Managing societal change in a connected future

 The EU has rightly stressed that safety is at the top of the agenda in the drive towards connected vehicles, but 5G will also help journeys become more fun and enjoyable. Data is already playing a huge role in shaping the in-car and out of car experiences. From car sharing to mobility for the elderly, connected vehicles will have a significant socio-economic impact. While we are still yet to assess the long-term effects of increased connectivity and driverless mobility on the transport system, businesses and governments need to carefully consider these impacts.

In the near future, data will allow new business models and revenue streams to emerge – creating a new economy for organisations. Data has an enormous potential to enable car manufacturers to create new, personalised products and services and transform existing business models. We are already seeing insurance providers taking advantage of data to provide personalised insurance plans based on each person’s driving style – taking into account different factors such as how often someone drives.

On the other hand, with so much data set to influence drivers’ decisions and habits, traditional driver insurance may become redundant – with new players already establishing themselves in the market, original equipment manufacturers (OEMs) and traditional insurers need to think of new ways they can compete with more flexible, attractive business models.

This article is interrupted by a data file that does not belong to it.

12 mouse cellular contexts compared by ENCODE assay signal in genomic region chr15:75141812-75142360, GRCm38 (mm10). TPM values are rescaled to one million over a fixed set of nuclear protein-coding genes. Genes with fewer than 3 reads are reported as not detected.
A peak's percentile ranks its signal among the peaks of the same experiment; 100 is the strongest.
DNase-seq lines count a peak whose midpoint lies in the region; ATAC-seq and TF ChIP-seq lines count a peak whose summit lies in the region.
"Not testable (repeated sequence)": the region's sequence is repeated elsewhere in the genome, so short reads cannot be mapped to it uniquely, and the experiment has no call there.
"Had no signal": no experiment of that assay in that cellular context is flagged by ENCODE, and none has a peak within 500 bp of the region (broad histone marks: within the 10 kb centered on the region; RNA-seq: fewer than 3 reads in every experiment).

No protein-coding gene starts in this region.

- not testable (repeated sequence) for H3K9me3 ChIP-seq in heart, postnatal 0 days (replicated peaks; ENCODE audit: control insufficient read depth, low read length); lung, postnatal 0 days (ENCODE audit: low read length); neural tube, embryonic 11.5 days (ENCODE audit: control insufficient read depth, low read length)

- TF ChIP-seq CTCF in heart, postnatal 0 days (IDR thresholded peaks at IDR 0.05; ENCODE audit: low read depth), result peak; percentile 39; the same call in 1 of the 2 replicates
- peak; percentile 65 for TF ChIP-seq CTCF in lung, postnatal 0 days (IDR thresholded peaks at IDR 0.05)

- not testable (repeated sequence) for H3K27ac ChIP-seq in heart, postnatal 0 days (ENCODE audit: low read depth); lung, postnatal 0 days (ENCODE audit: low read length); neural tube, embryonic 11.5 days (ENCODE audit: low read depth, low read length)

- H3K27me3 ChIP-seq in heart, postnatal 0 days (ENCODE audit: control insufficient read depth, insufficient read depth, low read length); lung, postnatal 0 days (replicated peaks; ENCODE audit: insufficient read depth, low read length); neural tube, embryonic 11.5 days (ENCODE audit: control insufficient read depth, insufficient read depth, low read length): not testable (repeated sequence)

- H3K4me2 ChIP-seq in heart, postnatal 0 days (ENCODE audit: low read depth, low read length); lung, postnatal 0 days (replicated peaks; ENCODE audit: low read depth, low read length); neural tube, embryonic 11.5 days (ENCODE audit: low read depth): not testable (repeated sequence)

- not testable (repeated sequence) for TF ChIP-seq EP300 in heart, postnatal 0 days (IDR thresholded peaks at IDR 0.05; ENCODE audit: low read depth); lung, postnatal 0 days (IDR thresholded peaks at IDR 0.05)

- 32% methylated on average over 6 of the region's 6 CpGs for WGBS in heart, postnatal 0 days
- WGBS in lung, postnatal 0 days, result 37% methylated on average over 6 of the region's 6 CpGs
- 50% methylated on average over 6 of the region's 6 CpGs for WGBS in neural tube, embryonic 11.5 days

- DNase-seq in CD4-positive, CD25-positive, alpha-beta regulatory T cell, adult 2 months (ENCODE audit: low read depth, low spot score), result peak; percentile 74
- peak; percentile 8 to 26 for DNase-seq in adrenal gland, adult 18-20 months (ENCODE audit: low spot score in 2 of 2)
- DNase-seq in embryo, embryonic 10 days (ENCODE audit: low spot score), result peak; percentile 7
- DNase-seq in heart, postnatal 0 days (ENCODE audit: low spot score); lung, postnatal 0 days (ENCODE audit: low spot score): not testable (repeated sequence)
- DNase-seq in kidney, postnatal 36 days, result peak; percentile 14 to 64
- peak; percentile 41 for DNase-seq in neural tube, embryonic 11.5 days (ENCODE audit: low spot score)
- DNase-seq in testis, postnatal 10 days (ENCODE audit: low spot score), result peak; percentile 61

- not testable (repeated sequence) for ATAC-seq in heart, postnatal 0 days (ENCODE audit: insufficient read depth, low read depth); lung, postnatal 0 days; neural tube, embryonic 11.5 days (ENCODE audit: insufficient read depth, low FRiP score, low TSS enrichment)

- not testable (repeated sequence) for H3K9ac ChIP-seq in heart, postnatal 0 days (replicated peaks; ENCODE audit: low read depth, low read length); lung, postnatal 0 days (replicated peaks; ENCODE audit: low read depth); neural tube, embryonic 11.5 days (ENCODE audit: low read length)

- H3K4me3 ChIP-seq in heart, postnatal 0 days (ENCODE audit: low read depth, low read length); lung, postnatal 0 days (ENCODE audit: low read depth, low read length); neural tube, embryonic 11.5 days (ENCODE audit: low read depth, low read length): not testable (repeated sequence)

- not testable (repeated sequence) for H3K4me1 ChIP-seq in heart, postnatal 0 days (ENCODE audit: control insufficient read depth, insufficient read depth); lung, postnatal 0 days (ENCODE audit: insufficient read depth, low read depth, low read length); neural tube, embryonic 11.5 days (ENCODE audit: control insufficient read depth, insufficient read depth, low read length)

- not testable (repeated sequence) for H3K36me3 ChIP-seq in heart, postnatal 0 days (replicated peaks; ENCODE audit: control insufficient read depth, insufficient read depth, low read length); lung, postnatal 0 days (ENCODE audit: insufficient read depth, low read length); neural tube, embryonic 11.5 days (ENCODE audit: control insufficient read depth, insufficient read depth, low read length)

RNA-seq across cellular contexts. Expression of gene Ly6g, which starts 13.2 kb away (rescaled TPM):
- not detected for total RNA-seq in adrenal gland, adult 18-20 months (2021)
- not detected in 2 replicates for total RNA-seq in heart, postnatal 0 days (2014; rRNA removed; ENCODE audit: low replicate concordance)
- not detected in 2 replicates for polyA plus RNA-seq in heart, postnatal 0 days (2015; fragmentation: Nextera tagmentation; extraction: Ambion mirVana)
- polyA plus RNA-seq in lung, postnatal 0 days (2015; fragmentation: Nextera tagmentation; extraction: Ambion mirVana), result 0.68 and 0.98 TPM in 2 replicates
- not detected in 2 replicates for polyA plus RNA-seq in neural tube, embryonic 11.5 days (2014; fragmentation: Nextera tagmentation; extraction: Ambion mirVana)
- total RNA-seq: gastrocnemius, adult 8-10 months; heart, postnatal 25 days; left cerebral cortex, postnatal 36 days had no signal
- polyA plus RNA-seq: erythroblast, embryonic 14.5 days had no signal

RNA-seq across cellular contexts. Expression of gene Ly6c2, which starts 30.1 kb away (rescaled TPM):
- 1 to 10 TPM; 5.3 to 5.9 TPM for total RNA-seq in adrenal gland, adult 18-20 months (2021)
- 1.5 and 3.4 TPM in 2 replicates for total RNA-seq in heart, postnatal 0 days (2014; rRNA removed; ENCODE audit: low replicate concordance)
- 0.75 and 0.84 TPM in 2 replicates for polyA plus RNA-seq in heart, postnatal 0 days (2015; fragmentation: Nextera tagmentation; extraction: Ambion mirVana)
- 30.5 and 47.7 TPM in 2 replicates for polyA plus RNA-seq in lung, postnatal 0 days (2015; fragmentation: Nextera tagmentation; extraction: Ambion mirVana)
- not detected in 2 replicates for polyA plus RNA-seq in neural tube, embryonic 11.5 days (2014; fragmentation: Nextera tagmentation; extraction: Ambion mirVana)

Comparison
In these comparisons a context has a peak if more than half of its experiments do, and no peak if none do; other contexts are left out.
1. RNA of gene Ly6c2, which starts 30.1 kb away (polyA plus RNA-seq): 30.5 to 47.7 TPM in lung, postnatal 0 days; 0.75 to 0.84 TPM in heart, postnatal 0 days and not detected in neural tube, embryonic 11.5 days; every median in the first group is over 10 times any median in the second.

There is also a significant opportunity here for manufacturers to make the most of this connectivity to maintain an open line of communication with consumers, far beyond the traditional point of sale. Since April this year, all cars in the EU require a SIM card connected to the central processing unit (CPU), called eCall, that automatically calls emergency services in the event of a road accident.

For instance, Toyota has recently announced that it is investing $500 million in Uber for developing self-driving technologies as part of Toyota’s wider ambition to become known as a ‘mobility company’.

However, it is important to note that technology alone cannot solve the issues surrounding congestion, pollution and road safety. Connectivity is one part of a long transition process towards embedding future technologies in our transport system. The EU Mobility Package may provide direction, but in the absence of existing models to learn from, it is up to government bodies, manufacturers and service providers to convert these recommendations into the right implementation plan. There is no doubt that the government needs to work collaboratively with manufacturers and traffic management organisations to make the most of the opportunities. Manufacturers also need to work hard to protect themselves from new competitors such as Google and Amazon- to do this, connected services must all work towards improving the customer experience, because simply put, a bad connection is almost as bad as no connection at all.